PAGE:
How Big A Market Should A Startup Company Target?

Posted by Robert Norton on

How do you determine the distribution of equity among co-founders when starting a new company?

There are many factors, and it is too complex to offer a standard answer. You need to hire a consultant that is a CEO/Founder with lots of experience to discuss things for 1–2 hours.

One way around this is to set hourly rates for the founders and track time to allocate it according to contribution. Shares are earned with seat equity. A simple spreadsheet with monthly invoices submitted by everyone is easy to do. There are plenty of software solutions for this too, but likely best only when it gets complicated with many founders.

People and Founders are never “equal” in what they bring to the table. So, splitting 2 or 3 ways is not usually an unfair solution.

Factors to consider:

  1. Relative time and contribution to sweat equity - some may do little and others may work full-time or more. That is why tracking hours and market rates works well.
  2. How much capital will be needed and will Founders contribute? S
    • Always separate purchased shares from “Founders Shares”.
    • And always vest founders shares, so people lose their stock if they leave - very common scenario that would prevent further investors from coming in. This is called “Dead equity”.
  3. Experience and role of each founder.
  4. Offer all an equal price to buy stock. This works if all are working full-time and are very senior people (15+ years’ experience) and can contribute some cash. This stock is full vested (earned 100%), not vested over time.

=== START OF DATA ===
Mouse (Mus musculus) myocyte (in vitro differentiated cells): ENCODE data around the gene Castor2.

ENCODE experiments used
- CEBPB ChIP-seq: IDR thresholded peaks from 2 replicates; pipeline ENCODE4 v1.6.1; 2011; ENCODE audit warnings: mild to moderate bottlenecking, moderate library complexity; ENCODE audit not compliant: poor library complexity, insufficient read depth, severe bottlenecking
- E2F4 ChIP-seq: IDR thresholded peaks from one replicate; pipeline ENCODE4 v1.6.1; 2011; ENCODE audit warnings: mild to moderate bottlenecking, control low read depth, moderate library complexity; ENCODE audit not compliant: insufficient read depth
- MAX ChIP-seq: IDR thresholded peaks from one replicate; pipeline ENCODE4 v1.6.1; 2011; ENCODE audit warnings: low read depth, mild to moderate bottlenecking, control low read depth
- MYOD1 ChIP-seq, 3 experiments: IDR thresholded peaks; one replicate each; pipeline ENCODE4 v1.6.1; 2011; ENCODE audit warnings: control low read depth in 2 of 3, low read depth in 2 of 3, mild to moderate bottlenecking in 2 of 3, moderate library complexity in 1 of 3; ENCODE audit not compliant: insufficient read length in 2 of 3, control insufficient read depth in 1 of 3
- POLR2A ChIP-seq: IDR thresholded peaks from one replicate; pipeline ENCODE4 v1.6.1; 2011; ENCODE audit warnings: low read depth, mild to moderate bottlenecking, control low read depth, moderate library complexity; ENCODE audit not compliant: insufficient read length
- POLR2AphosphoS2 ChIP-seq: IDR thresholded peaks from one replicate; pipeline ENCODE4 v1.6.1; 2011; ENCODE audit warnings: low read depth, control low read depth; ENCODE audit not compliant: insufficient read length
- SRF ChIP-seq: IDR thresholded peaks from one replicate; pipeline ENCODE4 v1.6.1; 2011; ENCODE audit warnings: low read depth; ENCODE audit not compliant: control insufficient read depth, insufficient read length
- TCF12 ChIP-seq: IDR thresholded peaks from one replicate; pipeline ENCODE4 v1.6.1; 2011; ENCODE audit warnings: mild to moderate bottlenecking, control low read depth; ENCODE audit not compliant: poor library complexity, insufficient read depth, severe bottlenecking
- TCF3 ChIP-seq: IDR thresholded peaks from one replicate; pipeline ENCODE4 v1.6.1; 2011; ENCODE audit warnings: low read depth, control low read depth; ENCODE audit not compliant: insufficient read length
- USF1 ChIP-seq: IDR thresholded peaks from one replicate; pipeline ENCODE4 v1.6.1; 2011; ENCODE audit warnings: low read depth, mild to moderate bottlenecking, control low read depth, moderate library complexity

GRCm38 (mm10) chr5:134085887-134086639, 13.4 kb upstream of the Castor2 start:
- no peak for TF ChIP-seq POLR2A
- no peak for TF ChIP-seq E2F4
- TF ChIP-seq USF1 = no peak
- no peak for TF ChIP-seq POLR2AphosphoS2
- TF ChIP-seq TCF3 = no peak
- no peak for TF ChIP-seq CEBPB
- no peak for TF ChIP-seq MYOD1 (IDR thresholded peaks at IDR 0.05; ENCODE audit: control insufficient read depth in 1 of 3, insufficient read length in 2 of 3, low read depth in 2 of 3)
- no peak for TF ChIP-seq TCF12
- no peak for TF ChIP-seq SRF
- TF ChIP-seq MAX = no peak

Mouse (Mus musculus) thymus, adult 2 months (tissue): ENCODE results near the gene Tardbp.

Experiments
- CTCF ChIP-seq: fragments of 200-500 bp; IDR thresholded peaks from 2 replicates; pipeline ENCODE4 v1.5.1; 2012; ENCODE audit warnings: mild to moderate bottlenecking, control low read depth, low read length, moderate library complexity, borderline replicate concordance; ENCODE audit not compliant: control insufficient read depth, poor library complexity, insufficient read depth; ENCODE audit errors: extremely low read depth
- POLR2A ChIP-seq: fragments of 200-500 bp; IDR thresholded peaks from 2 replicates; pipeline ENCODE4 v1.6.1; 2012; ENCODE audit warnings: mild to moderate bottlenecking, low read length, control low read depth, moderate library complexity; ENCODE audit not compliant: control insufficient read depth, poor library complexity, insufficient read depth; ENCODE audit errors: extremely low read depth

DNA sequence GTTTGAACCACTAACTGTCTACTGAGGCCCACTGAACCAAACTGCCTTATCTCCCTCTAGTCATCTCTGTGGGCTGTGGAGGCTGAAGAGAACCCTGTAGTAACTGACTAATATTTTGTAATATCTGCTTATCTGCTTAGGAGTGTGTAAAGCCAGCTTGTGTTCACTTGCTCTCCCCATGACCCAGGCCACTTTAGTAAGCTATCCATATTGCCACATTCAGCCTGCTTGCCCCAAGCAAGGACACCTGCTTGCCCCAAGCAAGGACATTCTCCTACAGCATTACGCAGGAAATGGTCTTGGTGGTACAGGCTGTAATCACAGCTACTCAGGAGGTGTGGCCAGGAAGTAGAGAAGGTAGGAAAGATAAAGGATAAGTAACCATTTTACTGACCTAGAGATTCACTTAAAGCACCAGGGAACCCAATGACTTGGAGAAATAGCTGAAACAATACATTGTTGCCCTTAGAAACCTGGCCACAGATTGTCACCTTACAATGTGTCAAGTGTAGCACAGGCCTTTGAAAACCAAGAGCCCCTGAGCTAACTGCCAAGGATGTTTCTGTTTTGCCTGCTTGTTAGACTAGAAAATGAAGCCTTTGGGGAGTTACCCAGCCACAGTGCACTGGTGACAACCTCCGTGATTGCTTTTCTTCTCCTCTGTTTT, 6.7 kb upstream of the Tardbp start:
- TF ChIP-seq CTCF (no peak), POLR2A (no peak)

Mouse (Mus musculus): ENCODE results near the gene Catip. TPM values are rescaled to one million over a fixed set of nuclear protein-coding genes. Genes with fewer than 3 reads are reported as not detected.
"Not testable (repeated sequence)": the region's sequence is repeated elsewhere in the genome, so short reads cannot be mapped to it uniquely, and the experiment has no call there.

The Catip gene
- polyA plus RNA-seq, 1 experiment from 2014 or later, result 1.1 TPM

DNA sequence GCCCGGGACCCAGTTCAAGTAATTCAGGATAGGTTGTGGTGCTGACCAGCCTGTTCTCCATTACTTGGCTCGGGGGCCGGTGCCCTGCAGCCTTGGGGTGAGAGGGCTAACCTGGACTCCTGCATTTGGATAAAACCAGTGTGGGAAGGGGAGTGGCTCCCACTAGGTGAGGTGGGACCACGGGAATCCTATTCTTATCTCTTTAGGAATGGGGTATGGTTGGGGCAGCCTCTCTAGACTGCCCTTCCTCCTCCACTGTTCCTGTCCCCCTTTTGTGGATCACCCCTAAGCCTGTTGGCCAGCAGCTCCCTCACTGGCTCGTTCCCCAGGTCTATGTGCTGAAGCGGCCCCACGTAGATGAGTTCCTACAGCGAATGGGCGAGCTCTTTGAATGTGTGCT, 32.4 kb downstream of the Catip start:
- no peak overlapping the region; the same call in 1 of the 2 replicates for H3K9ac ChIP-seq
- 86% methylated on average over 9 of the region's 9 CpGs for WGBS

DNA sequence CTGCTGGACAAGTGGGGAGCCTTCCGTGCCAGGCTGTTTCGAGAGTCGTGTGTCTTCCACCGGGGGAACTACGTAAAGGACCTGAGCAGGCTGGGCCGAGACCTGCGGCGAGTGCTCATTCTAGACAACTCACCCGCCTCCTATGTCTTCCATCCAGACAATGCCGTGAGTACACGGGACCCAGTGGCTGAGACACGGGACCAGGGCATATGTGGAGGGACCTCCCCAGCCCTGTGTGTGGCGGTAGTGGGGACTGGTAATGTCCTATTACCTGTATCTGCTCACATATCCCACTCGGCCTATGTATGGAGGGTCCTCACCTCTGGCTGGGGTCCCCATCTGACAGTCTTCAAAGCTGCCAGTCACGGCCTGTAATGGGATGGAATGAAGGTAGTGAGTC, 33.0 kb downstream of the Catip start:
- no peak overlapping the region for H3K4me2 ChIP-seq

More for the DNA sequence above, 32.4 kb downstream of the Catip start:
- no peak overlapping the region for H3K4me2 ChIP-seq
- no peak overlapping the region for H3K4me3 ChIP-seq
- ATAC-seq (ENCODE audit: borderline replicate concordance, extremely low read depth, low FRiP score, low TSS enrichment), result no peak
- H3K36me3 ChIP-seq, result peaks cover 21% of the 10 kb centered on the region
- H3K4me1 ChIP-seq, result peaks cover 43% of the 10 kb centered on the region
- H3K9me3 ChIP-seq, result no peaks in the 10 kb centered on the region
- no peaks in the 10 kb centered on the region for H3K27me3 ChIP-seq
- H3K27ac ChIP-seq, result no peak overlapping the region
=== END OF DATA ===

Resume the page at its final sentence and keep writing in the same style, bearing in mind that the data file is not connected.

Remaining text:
5. All employees should often get some equity from a pool of stock. VCs generally want the management team to get at least 20% even after lots of capital comes in. Less than that, and they are incentivized to leave after vesting.

This is a critical decision that needs fair allocation, as well as both the proper legal structure (Corp, LLC, etc.) and contracts signed. Most founders fail to do the needed foundation, and it creates serious friction later - even killing the company. A lawyer can provide the paperwork but should not design the allocation of shares. This is bet done with help from experienced founders and CEOs. And later allocated by a Board of Advisers or Board of Directors after the initial allocation. Every company will continue to issue new shares to bring on top senior employees later.

Often professionals will get stock options representing 0.5% to 1% of the company vested over 2–4 years in exchange for a slightly under market salary.

Register for a free workshop on growing companies at: This monthly event is for CEOs at $1M plus companies and those preparing to scale in the years to come. It is held on the first Wednesday of each month and replays are sent to registrants. All twelve sessions are available for a fee, with recording for your entire management team. And get lots of free resources for startups under $1M annual sales at We help companies get to $10M, then $100M in sales after product-market fit is achieved by installing everything needed to scale. See 

Bob Norton is a long-time Serial Entrepreneur and CEO with four exits that returned over $1 billion to investors. He has trained, coached and advised over 1,000 CEOs since 2002. And is Founder of The CEO Boot Camp™ and Entrepreneurship University™. Mr. Norton works with companies to triple their chances of success in launching new companies and products. He helps established companies scale faster using the six AirTight Management™ systems. And helps companies raise capital.

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